# 10. Compile Weekly Totals

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Overview

Weekly data can be difficult to compile, particularly over multiple months. Using the WEEKNUM function, we'll count the number of sign ups for each week in January.

Lesson Notes

New functions

COUNTIF: Counts number of cells in a range that meet 1 criterion
WEEKNUM: Returns the week in which a date resides

Keyboard shortcuts

CTRL + Page Up/Page Down: Move to next sheet
ALT + I, C: Insert column
ALT + O, C, A: Autofit column width
CTRL + SHIFT + #: Switch to General format
F2: Jump back into formula
CTRL + →: Move to end of data region
CTRL + SHIFT + →: Select all cells within data region

Transcript

Online startups tend to run many different experiments to entice new users to sign up, and often want to measure the number of signups per week, if not per day.

Weekly data can be difficult to parse, particularly over the course of multiple months.

That is unless you know how to use the incredibly useful function WEEKNUM, which I'll show you in this lesson.

Our startup would like to find the number of signups in the first four weeks of the year, beginning from their launch date on the 1st of January.

While we could write some complex COUNTIF functions with multiple criteria to do this, instead we'll use WEEKNUM.

So let's go back to our data set, and create a new column called “Week Number”.

And I'll select this column and auto fit with Alt OCA.

We'll then write the function equals WEEKNUM, open a bracket, accept the date as our argument, close the bracket and press enter.

And when we do this we've a strange date as our output value.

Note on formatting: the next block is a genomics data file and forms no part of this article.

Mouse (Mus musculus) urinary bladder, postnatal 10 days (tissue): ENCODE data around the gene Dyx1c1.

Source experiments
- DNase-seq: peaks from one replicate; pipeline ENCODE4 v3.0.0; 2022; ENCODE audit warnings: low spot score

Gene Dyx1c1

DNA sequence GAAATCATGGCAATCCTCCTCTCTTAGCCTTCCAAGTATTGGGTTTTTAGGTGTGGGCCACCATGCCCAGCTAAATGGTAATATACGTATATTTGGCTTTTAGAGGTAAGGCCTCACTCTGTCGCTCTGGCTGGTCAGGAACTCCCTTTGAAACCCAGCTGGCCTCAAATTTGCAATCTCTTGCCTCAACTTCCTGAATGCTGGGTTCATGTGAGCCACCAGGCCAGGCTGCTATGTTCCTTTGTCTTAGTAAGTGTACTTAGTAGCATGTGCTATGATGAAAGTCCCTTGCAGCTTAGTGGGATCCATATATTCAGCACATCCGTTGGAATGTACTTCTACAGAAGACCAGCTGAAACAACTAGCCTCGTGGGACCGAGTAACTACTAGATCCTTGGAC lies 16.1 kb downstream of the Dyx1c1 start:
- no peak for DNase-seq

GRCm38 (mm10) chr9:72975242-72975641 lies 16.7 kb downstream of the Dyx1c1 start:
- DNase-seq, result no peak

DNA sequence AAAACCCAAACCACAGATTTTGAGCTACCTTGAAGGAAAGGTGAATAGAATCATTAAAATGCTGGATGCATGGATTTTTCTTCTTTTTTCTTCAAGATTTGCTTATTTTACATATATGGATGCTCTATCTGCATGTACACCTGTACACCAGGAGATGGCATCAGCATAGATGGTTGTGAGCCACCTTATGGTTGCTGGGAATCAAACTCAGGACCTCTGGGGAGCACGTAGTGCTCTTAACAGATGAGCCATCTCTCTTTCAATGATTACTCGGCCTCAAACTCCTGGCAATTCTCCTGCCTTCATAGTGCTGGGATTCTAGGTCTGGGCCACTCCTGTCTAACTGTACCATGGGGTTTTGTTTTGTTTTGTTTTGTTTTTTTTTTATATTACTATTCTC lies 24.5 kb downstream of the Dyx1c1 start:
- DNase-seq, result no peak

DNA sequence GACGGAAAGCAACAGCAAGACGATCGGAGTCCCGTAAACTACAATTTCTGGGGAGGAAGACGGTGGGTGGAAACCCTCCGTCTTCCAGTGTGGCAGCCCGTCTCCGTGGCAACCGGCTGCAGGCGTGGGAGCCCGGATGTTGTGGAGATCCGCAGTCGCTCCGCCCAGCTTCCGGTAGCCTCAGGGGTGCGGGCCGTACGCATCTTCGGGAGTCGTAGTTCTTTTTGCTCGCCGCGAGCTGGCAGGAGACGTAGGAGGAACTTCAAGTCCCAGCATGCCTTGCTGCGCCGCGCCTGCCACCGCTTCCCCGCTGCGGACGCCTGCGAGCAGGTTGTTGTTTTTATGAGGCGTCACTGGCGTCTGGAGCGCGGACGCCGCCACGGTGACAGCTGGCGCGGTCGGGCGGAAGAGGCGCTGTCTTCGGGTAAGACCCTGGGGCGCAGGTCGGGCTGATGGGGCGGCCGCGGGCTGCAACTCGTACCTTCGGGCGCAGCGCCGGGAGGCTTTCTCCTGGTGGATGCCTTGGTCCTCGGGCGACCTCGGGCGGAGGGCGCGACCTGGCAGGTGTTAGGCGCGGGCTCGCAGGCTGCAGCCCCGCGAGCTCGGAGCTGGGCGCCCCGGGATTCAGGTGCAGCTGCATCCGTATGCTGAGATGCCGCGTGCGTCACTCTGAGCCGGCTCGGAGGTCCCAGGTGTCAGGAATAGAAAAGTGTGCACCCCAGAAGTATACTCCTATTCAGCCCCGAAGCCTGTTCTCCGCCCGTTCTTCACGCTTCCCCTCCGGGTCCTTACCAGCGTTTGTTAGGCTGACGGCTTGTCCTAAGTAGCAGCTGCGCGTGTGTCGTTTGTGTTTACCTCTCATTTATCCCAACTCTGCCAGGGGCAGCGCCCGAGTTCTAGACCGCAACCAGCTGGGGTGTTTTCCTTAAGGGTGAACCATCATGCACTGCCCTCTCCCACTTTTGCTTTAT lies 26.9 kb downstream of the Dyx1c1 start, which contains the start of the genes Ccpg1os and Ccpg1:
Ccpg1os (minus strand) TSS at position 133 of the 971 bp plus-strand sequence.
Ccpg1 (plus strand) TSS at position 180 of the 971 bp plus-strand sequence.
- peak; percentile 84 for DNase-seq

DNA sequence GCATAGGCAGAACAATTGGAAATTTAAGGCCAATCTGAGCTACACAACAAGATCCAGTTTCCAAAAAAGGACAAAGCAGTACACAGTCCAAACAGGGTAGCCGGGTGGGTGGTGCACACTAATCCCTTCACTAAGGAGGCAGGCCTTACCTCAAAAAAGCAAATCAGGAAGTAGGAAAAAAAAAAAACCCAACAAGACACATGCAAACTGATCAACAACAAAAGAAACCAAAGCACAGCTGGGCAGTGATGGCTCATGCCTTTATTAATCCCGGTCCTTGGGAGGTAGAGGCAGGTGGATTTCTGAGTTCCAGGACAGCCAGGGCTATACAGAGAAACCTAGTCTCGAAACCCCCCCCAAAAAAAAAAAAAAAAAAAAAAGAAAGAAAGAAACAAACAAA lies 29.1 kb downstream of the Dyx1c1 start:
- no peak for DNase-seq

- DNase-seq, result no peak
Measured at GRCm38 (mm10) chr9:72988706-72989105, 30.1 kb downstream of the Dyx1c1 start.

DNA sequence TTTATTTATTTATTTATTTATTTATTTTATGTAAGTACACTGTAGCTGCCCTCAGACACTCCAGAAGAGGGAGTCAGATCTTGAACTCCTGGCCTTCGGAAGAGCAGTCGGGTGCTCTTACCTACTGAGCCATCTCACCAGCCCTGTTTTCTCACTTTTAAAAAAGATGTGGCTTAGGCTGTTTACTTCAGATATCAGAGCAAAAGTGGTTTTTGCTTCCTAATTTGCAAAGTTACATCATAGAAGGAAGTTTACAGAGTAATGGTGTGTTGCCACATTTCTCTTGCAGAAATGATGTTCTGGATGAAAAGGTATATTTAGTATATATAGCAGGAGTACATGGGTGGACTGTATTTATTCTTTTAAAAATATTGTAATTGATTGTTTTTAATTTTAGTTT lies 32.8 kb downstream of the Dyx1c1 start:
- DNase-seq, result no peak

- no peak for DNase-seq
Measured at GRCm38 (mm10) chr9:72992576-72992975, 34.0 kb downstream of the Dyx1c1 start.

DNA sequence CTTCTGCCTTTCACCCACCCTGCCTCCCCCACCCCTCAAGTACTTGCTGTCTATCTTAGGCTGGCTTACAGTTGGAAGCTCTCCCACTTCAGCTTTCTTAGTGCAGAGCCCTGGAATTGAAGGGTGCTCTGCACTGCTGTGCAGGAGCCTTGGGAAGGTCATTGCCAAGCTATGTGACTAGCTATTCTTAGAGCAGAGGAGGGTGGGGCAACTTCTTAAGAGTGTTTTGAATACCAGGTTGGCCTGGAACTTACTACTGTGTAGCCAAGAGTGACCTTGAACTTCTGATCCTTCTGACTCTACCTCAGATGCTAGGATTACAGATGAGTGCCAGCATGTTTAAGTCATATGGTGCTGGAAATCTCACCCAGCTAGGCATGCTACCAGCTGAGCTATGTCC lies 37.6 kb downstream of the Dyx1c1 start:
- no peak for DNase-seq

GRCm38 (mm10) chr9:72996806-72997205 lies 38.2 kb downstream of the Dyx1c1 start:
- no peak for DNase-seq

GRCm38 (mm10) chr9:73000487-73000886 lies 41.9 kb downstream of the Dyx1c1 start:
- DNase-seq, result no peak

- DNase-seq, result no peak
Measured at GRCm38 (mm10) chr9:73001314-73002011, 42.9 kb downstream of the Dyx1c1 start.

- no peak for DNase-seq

But this is only because we have week number in the date format, when it should be in the general format.

So to switch it to general I'll use the shortcut Ctrl Shift #, and then we can auto fill for the remaining dates.

And as you can see, the WEEKNUM function simply assigns the week number for each of our dates, which is exactly what we want.

If we only pass one argument into the WEEKNUM function, it will assume that week one, day one is the 1st of January.

However, if you'd like your weeks to start from a specific day, you can specify this as a second argument in the formula.

So if I jump back into my WEEKNUM function F2, and write a comma, type in a number that represents weeks starting from a Sunday for one, Monday for two, etc.

As it currently stands, the first of January 2012 is a Sunday.

But if we wanted our weeks to start on a Monday, I would simply write 2 and then press enter.

When I auto fill for the remaining columns, you can see that the first of January 2012 is still week one which started on the 26th of December, which was the previous Monday.

And now the 5th of January would be week two instead of week one.

The choice of deciding whether to start your weeks on a specific day, or a specific date, really depends on your preference.

I'll return to our original format by undoing the change with Ctrl Z.

Let's now go to our other sheet and fill in the number of signups for each week.

So in the first cell I'll write equals COUNTIF, open the bracket, and select our range, which will be WEEKNUM.

I'll then press F4 to anchor this range.

We'll then write a comma and the criteria will simply be the week number.

I'll then close the bracket and press enter.

And this tells me that we had 71 signups in our first week.

If I paste formulas for the remaining cells with Alt ESF, you can see that we had a dip in signups in week two, but then steady signups again for week three and week four.

If the company was trying some new marketing campaigns in week two, this data suggests that they may not be as effective as the campaigns used in the other three weeks.

Although the company would probably need a larger data set to confirm this.

As you can see from this example, WEEKNUM is a great function for gathering data by week.

Another useful way to analyze our data set would be measuring the number of signups for each day of the week, which I'll show you how to do in the next lesson.

Contents

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#### Exercise 4

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